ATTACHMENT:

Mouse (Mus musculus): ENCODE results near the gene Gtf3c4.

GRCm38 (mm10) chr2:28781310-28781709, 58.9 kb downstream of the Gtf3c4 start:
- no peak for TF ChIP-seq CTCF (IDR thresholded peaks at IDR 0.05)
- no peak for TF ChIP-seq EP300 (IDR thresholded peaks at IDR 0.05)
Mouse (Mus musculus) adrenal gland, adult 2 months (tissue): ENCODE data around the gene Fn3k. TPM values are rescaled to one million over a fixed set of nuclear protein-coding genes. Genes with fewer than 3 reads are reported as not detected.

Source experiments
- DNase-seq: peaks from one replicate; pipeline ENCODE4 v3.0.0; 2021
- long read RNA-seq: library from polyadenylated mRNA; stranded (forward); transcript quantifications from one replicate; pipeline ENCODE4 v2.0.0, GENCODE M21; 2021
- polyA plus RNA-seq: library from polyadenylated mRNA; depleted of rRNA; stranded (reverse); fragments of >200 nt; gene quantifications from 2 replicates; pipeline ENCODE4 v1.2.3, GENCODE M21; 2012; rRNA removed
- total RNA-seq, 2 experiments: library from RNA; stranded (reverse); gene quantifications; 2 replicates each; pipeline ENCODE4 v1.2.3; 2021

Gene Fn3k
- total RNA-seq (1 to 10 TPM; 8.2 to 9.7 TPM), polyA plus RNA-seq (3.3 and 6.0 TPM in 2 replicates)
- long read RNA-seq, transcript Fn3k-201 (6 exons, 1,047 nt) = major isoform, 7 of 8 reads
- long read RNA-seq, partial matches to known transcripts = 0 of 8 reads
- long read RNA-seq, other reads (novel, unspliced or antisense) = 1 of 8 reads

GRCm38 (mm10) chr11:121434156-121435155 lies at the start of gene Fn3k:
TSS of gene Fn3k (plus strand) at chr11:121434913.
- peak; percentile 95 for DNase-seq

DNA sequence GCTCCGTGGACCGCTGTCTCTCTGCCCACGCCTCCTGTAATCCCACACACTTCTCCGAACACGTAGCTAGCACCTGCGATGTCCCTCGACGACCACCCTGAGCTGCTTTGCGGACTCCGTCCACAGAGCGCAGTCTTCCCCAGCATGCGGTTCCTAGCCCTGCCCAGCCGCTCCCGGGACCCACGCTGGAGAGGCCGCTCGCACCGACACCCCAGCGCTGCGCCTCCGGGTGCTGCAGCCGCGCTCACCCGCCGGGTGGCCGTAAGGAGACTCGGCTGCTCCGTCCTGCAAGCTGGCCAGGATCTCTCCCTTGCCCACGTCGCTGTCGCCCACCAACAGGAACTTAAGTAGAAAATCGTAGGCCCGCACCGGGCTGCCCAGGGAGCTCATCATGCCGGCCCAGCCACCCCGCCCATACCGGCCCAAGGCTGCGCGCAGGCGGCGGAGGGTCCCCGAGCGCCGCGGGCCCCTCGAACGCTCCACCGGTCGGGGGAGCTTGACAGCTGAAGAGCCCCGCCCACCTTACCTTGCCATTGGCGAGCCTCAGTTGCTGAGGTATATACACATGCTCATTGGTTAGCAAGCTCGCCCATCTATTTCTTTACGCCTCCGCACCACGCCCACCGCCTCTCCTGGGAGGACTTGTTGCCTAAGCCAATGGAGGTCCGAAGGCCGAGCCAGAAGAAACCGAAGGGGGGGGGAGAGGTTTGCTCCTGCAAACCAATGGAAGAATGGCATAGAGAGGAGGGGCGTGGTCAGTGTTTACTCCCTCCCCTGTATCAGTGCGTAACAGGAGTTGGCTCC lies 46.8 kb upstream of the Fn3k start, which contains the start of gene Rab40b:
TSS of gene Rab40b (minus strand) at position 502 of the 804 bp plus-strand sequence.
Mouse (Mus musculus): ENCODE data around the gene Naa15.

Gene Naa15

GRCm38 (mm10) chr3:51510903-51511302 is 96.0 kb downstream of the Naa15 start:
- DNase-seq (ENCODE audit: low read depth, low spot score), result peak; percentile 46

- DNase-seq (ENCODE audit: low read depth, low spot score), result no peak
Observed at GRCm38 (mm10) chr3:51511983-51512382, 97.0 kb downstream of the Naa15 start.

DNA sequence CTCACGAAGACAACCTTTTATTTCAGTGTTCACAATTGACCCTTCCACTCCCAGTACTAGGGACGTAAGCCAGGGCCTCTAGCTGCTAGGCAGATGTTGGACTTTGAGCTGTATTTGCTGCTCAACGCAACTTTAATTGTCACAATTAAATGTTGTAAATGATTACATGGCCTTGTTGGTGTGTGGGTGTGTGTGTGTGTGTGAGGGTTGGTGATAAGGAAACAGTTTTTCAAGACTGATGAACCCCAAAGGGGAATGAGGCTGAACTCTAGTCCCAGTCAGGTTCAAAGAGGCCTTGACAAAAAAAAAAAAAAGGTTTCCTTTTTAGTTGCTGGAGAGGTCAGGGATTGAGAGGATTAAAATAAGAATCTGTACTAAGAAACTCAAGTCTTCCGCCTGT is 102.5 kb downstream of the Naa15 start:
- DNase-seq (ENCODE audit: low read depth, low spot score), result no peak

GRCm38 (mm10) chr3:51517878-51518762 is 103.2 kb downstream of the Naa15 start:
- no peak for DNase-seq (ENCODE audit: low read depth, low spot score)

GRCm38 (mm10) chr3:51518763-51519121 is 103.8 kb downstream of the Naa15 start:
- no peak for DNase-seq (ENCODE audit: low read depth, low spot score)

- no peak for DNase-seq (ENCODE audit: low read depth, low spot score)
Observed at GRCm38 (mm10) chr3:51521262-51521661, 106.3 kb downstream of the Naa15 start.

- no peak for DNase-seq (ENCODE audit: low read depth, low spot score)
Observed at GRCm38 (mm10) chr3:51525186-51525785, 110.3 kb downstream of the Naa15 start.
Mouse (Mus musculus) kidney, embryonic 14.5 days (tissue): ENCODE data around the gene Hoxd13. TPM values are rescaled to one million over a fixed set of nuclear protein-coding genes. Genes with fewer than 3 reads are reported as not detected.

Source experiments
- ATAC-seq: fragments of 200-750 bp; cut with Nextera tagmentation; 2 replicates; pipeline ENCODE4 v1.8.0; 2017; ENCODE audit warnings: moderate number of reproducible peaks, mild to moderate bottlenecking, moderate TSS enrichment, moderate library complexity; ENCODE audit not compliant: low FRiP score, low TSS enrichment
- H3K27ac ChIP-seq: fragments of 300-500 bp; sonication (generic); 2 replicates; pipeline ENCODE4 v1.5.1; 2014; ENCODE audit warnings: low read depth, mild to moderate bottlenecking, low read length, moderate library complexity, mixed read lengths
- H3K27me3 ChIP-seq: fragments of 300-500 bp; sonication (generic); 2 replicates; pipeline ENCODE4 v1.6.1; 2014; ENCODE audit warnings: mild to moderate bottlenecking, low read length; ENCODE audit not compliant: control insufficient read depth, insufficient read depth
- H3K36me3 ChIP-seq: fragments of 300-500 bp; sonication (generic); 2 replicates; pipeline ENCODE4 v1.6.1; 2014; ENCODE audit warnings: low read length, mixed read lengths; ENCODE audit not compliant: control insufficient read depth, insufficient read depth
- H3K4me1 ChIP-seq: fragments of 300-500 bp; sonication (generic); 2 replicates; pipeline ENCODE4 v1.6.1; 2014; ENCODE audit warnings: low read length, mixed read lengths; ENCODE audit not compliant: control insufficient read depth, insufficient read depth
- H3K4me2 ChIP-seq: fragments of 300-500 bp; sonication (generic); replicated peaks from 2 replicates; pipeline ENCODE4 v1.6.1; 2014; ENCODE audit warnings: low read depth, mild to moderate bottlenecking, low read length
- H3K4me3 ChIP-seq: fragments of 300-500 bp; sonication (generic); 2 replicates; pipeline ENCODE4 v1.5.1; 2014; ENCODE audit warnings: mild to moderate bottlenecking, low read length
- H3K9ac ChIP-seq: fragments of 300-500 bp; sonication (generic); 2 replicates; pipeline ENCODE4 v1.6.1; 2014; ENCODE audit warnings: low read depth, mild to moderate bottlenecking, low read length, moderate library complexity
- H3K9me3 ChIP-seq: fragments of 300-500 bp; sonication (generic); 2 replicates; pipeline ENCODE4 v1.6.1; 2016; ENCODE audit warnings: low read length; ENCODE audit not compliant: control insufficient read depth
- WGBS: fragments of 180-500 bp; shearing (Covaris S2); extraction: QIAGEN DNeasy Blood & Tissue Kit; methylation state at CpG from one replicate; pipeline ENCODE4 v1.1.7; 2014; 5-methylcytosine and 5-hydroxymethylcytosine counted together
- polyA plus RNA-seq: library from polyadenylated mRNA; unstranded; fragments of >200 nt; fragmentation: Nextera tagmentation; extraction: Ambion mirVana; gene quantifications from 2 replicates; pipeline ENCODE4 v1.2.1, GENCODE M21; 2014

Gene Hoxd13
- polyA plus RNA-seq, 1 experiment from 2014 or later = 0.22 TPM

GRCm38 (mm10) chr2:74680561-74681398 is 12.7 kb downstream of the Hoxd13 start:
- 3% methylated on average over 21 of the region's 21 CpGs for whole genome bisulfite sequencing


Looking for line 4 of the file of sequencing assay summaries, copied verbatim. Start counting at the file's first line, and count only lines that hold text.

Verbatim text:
- no peak for TF ChIP-seq EP300 (IDR thresholded peaks at IDR 0.05)